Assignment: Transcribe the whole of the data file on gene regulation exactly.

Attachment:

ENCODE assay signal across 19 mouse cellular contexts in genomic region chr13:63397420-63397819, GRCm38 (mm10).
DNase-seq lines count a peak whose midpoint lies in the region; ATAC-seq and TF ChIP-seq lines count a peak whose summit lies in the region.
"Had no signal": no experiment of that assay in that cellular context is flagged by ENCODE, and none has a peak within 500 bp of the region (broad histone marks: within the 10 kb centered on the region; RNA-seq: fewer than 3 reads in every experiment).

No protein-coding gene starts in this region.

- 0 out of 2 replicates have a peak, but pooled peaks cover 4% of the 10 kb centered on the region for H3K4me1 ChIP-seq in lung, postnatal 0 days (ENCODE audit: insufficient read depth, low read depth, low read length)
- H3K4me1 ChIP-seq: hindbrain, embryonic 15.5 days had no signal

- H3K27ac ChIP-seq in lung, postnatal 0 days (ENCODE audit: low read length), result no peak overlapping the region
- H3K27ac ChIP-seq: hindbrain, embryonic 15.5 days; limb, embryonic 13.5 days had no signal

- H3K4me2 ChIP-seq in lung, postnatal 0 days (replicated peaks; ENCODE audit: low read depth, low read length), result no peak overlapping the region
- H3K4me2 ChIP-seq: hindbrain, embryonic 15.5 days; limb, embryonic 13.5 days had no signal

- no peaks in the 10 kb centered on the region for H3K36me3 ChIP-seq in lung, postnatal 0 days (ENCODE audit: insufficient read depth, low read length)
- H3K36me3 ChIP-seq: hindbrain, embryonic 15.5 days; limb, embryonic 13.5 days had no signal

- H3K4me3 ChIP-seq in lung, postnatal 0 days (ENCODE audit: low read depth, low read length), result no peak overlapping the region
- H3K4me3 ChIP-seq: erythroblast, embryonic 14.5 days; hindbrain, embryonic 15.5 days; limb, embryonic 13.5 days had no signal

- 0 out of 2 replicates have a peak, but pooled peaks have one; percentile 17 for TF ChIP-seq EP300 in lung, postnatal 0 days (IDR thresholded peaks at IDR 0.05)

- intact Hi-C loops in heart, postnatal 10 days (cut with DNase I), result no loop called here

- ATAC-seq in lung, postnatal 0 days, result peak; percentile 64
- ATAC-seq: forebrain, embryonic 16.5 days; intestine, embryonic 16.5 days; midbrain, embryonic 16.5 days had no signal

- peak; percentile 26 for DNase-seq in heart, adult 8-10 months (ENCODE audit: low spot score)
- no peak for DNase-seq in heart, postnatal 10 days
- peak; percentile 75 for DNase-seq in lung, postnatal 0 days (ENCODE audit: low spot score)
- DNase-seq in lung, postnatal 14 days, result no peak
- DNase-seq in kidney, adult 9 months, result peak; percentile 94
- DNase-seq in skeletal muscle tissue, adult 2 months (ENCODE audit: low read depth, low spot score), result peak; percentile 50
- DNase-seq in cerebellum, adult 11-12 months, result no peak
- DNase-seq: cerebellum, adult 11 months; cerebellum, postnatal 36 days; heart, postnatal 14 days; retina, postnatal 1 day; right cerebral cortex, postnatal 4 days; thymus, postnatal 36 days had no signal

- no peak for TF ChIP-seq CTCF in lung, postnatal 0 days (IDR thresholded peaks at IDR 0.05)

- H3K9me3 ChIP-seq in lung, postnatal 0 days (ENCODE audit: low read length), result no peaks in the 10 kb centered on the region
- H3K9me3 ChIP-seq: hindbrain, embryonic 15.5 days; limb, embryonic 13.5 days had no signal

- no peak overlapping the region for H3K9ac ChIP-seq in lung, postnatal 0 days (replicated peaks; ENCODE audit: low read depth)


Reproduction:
ENCODE assay signal across 19 mouse cellular contexts in genomic region chr13:63397420-63397819, GRCm38 (mm10).
DNase-seq lines count a peak whose midpoint lies in the region; ATAC-seq and TF ChIP-seq lines count a peak whose summit lies in the region.
"Had no signal": no experiment of that assay in that cellular context is flagged by ENCODE, and none has a peak within 500 bp of the region (broad histone marks: within the 10 kb centered on the region; RNA-seq: fewer than 3 reads in every experiment).

No protein-coding gene starts in this region.

- 0 out of 2 replicates have a peak, but pooled peaks cover 4% of the 10 kb centered on the region for H3K4me1 ChIP-seq in lung, postnatal 0 days (ENCODE audit: insufficient read depth, low read depth, low read length)
- H3K4me1 ChIP-seq: hindbrain, embryonic 15.5 days had no signal

- H3K27ac ChIP-seq in lung, postnatal 0 days (ENCODE audit: low read length), result no peak overlapping the region
- H3K27ac ChIP-seq: hindbrain, embryonic 15.5 days; limb, embryonic 13.5 days had no signal

- H3K4me2 ChIP-seq in lung, postnatal 0 days (replicated peaks; ENCODE audit: low read depth, low read length), result no peak overlapping the region
- H3K4me2 ChIP-seq: hindbrain, embryonic 15.5 days; limb, embryonic 13.5 days had no signal

- no peaks in the 10 kb centered on the region for H3K36me3 ChIP-seq in lung, postnatal 0 days (ENCODE audit: insufficient read depth, low read length)
- H3K36me3 ChIP-seq: hindbrain, embryonic 15.5 days; limb, embryonic 13.5 days had no signal

- H3K4me3 ChIP-seq in lung, postnatal 0 days (ENCODE audit: low read depth, low read length), result no peak overlapping the region
- H3K4me3 ChIP-seq: erythroblast, embryonic 14.5 days; hindbrain, embryonic 15.5 days; limb, embryonic 13.5 days had no signal

- 0 out of 2 replicates have a peak, but pooled peaks have one; percentile 17 for TF ChIP-seq EP300 in lung, postnatal 0 days (IDR thresholded peaks at IDR 0.05)

- intact Hi-C loops in heart, postnatal 10 days (cut with DNase I), result no loop called here

- ATAC-seq in lung, postnatal 0 days, result peak; percentile 64
- ATAC-seq: forebrain, embryonic 16.5 days; intestine, embryonic 16.5 days; midbrain, embryonic 16.5 days had no signal

- peak; percentile 26 for DNase-seq in heart, adult 8-10 months (ENCODE audit: low spot score)
- no peak for DNase-seq in heart, postnatal 10 days
- peak; percentile 75 for DNase-seq in lung, postnatal 0 days (ENCODE audit: low spot score)
- DNase-seq in lung, postnatal 14 days, result no peak
- DNase-seq in kidney, adult 9 months, result peak; percentile 94
- DNase-seq in skeletal muscle tissue, adult 2 months (ENCODE audit: low read depth, low spot score), result peak; percentile 50
- DNase-seq in cerebellum, adult 11-12 months, result no peak
- DNase-seq: cerebellum, adult 11 months; cerebellum, postnatal 36 days; heart, postnatal 14 days; retina, postnatal 1 day; right cerebral cortex, postnatal 4 days; thymus, postnatal 36 days had no signal

- no peak for TF ChIP-seq CTCF in lung, postnatal 0 days (IDR thresholded peaks at IDR 0.05)

- H3K9me3 ChIP-seq in lung, postnatal 0 days (ENCODE audit: low read length), result no peaks in the 10 kb centered on the region
- H3K9me3 ChIP-seq: hindbrain, embryonic 15.5 days; limb, embryonic 13.5 days had no signal

- no peak overlapping the region for H3K9ac ChIP-seq in lung, postnatal 0 days (replicated peaks; ENCODE audit: low read depth)